There’s a lot to look forward to at the end of the year: Quality time with friends and family (if you’re into that sort of thing); the promise of gifts (like a new pair of socks); and of course, an extra 10-to-15 pounds of winter weight to keep you warm at night — courtesy of some very rich home-cooked meals.
Unfortunately, if you work in an office, it also comes with one particularly uncomfortable downside: The specter of your year-end performance review. No one likes performance reviews — well, maybe Bob in accounting, but he’s a brown-nosing jerk — and yet, they’re a necessary, if not vital, part of the advancement process when it comes to determining where you stand in your career, and what changes you need to make if you want to keep climbing.
Like I said, though, they can be quite uncomfortable, because performance reviews are where feedback is given and received, and sometimes feedback is hard to hear. But it doesn’t have to be — with a little preparation and an open mind, you might come out the other side of your review with a clear plan for positive career growth, or even a promotion or a raise. Here’s what you need to do:
Step 1: Plan Ahead
Performance reviews are not things you simply show up to, throw your feet up and say, “I did pretty darn good this year, dontcha think?” Reviews require preparation. How much? “Start planning for it about a month or two out,” says Betty Wong, an HR professional who specializes in Organizational Development and Effectiveness. “Look back on your year and do some high-level thinking about what worked and what didn’t; what skills you want to continue to develop, and which ones you might want to jettison. Think about who are the stakeholders that you can talk to to help get the ball rolling, and then put all your thoughts down on paper.”
If you’re one of those go-getter tyles, Wong thinks you could even start earlier if you wanted to. “Soliciting feedback from your peers is something you can do year-round,” explains Wong. “Do it in real time as much as you can, so it’s fresh in everyone’s minds.” Knowing how people feel about your work and working with you is a great first step so that you’re not surprised come review-time. “You don’t want to be sitting there thinking, ‘Oh man, why didn’t someone tell me?’” continues Wong. “‘Why didn’t I think about that?’ and ‘What could I have done to help prevent that situation over and over again?’”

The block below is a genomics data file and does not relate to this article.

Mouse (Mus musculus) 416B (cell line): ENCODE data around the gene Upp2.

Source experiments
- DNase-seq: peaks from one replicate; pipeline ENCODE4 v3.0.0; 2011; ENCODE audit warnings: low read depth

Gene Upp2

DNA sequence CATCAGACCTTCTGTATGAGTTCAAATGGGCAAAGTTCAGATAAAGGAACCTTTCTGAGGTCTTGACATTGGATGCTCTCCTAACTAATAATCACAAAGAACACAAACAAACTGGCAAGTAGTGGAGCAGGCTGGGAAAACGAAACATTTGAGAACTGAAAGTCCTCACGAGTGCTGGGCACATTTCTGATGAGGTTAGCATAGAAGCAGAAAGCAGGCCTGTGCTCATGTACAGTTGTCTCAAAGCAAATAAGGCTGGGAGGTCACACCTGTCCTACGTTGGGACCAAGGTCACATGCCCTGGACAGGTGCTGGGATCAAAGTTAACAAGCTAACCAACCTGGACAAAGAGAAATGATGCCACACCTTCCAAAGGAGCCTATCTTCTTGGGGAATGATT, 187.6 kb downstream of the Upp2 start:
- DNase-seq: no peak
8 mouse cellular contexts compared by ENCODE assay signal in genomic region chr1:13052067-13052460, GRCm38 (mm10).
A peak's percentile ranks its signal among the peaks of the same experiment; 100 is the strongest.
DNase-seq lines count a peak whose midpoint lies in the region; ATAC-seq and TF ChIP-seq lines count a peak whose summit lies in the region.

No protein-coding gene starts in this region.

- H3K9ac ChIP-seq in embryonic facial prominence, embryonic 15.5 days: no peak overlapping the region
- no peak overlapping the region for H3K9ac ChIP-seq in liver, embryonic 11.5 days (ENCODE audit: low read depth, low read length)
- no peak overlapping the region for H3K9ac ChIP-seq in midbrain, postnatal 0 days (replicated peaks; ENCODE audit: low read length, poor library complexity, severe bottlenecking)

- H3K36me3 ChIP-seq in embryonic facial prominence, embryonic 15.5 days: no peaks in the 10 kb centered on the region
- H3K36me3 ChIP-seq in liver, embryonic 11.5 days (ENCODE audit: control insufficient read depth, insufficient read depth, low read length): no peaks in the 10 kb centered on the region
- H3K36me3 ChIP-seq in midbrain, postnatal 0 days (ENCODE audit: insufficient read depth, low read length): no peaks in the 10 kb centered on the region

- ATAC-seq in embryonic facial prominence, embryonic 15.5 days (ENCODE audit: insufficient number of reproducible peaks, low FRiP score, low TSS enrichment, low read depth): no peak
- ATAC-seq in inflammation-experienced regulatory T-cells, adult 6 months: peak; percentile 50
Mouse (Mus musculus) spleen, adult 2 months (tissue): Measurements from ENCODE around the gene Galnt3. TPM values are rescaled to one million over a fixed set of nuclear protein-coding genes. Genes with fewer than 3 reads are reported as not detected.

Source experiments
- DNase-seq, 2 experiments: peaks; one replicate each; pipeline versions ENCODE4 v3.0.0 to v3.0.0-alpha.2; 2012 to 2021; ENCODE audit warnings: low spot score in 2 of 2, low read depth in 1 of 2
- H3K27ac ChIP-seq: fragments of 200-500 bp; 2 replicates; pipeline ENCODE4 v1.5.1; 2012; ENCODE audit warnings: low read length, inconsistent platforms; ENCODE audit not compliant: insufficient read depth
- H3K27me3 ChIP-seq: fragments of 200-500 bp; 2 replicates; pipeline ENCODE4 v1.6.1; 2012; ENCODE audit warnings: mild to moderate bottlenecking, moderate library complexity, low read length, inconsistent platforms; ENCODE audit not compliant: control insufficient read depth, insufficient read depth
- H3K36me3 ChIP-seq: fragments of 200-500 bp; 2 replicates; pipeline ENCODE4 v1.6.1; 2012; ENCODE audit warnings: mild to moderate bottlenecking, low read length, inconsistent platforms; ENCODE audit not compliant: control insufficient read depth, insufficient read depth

If you do find yourself with only a few days, hours or even minutes to go before your performance review, all is not lost. “Carve out some time for yourself when you can and look back, look forward, and think about what you want to do next,” says Wong. “Then ask yourself these questions: What should I stop doing? What do I want to start doing? Doing that will give you really quick clarity on your performance. Don’t overthink it, it should come naturally.”
Step 2: Keep an Open Mind
Okay, good: You’re thinking, you’re writing things down and now you’ve got the semblance of a plan started for what to say in your review. But you also need to be prepared for what your manager is going to say, too, and there’s a fair chance it’s not all going to be puppy dogs and ice cream, so you’ll want to plan how to react positively to whatever they throw your way.
“Remember that there’s always some truth to the feedback,” reminds Wong. “Ignore the tone; find the underlying intent. What’s the message, and what can you do with it? Don’t think about the negative, think about how to make it actionable.”
If you get a bad review, or negative feedback on some aspect of your work, don’t get overwhelmed and shut down. “Take a beat, that’s the first thing. What you don’t want to do is go on the defensive. Have the self-awareness to say, ‘Hey, can we table this for right now, and come back to it in a few hours? I need to take a beat and we can regroup at another point. I think everyone should be fine with saying that. I mean, everybody’s human.” Except Bob in accounting, obviously.
Step 3: Turn Feedback into Action
Now that you’re through the hardest part, it’s time to take what you’ve heard and turn it into positive change — just not straight away.
“When you get the hard-copy of your review, take it away — or print out a hard copy if your manager emails it to you — and shelve it,” advises Wong. “Positive or negative, put it away and come back to it maybe two, three weeks later. You don’t want a horn or halo effect going on. Then, when you’re in the right mindset, read through it with fresh eyes: What was the person trying to say? How can you turn it into an action plan?”
Once you’ve taken the time to re-review the feedback, start jotting ideas down for how it all can fit into your long-term goals. “Take it to your manager and discuss it,” suggests Wong. “Change isn’t something that happens overnight, but at least it’s surfaced. It’s self-empowerment: You can’t just wait for someone to say, here you go, or here’s the way that we’re going to do it. You want to be in the driver’s seat and part of the change.”